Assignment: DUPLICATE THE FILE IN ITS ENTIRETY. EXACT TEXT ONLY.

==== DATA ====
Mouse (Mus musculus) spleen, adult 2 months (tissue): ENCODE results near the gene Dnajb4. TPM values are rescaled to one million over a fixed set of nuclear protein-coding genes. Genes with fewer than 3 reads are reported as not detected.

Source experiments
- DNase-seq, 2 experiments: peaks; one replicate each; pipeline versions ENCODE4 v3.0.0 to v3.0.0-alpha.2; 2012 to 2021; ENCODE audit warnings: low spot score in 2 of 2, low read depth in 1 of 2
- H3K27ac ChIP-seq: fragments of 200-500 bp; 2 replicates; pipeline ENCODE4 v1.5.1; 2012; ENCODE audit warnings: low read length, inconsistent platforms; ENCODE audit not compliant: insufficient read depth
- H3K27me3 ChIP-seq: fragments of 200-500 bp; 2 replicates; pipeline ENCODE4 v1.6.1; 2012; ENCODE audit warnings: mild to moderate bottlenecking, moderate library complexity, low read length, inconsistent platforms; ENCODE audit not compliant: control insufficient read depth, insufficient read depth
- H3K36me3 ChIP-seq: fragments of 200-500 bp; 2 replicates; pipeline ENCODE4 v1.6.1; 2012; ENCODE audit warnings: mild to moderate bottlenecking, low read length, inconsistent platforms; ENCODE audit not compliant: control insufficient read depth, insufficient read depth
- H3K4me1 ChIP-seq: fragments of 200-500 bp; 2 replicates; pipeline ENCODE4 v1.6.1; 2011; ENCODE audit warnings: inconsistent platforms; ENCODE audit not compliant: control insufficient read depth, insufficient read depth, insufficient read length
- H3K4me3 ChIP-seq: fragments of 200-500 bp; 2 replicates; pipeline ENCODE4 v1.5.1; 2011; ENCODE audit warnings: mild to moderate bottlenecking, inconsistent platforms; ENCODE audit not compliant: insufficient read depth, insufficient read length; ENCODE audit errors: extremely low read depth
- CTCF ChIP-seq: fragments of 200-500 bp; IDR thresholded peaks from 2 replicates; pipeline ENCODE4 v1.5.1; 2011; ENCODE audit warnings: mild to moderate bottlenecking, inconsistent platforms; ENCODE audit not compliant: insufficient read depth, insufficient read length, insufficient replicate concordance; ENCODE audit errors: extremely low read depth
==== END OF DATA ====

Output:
Mouse (Mus musculus) spleen, adult 2 months (tissue): ENCODE results near the gene Dnajb4. TPM values are rescaled to one million over a fixed set of nuclear protein-coding genes. Genes with fewer than 3 reads are reported as not detected.

Source experiments
- DNase-seq, 2 experiments: peaks; one replicate each; pipeline versions ENCODE4 v3.0.0 to v3.0.0-alpha.2; 2012 to 2021; ENCODE audit warnings: low spot score in 2 of 2, low read depth in 1 of 2
- H3K27ac ChIP-seq: fragments of 200-500 bp; 2 replicates; pipeline ENCODE4 v1.5.1; 2012; ENCODE audit warnings: low read length, inconsistent platforms; ENCODE audit not compliant: insufficient read depth
- H3K27me3 ChIP-seq: fragments of 200-500 bp; 2 replicates; pipeline ENCODE4 v1.6.1; 2012; ENCODE audit warnings: mild to moderate bottlenecking, moderate library complexity, low read length, inconsistent platforms; ENCODE audit not compliant: control insufficient read depth, insufficient read depth
- H3K36me3 ChIP-seq: fragments of 200-500 bp; 2 replicates; pipeline ENCODE4 v1.6.1; 2012; ENCODE audit warnings: mild to moderate bottlenecking, low read length, inconsistent platforms; ENCODE audit not compliant: control insufficient read depth, insufficient read depth
- H3K4me1 ChIP-seq: fragments of 200-500 bp; 2 replicates; pipeline ENCODE4 v1.6.1; 2011; ENCODE audit warnings: inconsistent platforms; ENCODE audit not compliant: control insufficient read depth, insufficient read depth, insufficient read length
- H3K4me3 ChIP-seq: fragments of 200-500 bp; 2 replicates; pipeline ENCODE4 v1.5.1; 2011; ENCODE audit warnings: mild to moderate bottlenecking, inconsistent platforms; ENCODE audit not compliant: insufficient read depth, insufficient read length; ENCODE audit errors: extremely low read depth
- CTCF ChIP-seq: fragments of 200-500 bp; IDR thresholded peaks from 2 replicates; pipeline ENCODE4 v1.5.1; 2011; ENCODE audit warnings: mild to moderate bottlenecking, inconsistent platforms; ENCODE audit not compliant: insufficient read depth, insufficient read length, insufficient replicate concordance; ENCODE audit errors: extremely low read depth